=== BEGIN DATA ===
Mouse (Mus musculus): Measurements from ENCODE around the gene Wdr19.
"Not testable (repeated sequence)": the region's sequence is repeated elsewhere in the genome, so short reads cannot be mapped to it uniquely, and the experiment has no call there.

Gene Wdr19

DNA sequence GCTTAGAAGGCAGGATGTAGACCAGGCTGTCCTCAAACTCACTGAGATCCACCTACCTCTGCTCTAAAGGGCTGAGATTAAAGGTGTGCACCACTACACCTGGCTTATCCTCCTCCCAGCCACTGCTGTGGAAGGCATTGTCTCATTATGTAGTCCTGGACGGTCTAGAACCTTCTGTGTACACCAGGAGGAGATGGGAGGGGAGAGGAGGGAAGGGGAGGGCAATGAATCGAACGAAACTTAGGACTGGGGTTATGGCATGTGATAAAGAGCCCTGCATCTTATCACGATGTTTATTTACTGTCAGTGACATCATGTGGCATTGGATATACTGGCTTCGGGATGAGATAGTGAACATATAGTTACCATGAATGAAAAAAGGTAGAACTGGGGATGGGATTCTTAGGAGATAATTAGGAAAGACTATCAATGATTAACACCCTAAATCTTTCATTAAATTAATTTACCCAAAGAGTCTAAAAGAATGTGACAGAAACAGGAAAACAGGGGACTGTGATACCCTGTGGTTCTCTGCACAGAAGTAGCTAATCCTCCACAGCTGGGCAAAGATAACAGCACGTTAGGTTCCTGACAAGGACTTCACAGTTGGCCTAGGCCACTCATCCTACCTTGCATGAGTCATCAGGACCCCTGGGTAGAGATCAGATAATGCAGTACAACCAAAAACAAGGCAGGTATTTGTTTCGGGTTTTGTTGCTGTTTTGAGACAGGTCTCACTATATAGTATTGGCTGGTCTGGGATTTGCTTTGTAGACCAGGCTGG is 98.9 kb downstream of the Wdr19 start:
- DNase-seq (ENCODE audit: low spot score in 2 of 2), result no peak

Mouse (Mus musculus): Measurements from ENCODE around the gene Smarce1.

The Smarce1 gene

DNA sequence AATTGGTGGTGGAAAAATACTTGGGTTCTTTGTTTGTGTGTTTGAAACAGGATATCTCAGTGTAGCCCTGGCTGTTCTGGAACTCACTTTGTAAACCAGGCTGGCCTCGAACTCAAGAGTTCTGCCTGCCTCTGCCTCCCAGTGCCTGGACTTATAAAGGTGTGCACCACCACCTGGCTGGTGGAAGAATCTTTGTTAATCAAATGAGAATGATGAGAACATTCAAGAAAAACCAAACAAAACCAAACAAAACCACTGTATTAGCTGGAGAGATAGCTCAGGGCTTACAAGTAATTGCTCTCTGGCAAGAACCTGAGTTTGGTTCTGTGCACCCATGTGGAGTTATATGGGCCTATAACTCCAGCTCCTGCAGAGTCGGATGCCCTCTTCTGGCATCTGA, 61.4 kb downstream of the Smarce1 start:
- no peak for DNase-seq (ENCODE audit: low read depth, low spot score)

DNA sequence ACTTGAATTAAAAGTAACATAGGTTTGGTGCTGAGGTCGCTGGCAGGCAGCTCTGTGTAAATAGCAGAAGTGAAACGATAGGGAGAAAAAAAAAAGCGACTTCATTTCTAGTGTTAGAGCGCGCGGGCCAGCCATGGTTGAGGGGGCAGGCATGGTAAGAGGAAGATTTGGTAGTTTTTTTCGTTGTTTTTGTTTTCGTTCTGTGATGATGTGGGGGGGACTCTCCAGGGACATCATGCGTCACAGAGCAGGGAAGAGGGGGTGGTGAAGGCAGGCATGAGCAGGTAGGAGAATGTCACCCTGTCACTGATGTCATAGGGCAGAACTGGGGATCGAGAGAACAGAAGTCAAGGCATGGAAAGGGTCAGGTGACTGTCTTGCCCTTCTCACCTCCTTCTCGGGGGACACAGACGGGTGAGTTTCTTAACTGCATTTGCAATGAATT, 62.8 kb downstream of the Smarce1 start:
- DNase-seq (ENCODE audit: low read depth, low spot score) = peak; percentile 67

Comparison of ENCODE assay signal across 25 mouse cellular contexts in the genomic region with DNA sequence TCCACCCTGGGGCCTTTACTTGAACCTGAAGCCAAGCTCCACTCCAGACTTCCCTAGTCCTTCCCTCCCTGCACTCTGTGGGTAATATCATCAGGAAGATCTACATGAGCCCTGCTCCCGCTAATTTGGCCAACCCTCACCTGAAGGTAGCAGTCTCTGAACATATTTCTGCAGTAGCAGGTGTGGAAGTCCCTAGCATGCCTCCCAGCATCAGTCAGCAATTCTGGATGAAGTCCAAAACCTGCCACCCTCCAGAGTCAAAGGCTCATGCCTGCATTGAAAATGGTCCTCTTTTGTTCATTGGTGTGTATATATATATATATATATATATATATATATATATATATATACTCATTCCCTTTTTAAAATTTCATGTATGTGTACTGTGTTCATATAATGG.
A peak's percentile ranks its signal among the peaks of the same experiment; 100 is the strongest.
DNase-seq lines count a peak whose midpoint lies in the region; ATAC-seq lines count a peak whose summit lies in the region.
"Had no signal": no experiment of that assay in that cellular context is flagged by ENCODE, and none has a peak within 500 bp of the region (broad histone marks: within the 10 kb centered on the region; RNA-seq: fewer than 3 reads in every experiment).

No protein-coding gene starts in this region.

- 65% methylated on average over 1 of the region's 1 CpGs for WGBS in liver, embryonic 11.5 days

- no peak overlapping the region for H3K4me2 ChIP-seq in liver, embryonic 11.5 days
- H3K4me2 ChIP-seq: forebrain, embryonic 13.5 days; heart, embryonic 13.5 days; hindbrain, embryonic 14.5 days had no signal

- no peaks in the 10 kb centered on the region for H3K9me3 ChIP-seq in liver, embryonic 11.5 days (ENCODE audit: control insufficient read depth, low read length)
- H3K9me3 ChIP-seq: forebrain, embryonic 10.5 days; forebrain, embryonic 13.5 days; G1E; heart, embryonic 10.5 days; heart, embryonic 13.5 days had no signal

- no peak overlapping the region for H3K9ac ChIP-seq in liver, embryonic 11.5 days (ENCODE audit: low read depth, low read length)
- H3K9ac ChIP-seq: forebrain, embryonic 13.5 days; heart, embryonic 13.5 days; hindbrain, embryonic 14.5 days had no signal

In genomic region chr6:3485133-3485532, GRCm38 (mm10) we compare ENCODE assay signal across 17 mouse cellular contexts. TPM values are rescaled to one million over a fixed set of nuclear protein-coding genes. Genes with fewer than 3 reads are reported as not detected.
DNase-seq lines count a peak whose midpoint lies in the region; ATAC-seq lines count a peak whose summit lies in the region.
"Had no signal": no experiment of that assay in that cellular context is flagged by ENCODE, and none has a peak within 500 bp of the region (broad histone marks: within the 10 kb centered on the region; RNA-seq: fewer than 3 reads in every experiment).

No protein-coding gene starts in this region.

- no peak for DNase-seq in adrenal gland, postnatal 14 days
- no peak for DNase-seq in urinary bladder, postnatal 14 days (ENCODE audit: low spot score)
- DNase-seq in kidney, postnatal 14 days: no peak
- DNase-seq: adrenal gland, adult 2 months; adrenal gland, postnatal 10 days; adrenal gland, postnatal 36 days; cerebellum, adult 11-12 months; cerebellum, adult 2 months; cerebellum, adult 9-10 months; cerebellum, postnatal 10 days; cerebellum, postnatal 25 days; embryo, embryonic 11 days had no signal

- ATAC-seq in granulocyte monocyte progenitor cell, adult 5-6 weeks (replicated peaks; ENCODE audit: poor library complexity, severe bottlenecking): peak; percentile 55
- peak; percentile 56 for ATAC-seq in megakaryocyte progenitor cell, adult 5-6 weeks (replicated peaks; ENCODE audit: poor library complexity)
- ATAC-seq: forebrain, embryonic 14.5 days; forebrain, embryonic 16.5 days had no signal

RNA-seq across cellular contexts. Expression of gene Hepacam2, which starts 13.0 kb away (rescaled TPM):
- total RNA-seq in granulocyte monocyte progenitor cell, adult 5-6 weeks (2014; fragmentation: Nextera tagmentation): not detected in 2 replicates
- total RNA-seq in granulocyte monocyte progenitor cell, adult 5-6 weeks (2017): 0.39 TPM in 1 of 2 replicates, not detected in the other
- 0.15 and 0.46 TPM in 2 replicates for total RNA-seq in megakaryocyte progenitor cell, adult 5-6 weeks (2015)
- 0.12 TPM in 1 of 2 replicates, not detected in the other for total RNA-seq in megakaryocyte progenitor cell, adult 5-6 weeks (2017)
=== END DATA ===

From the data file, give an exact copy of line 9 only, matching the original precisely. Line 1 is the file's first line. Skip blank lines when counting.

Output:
- no peak for DNase-seq (ENCODE audit: low read depth, low spot score)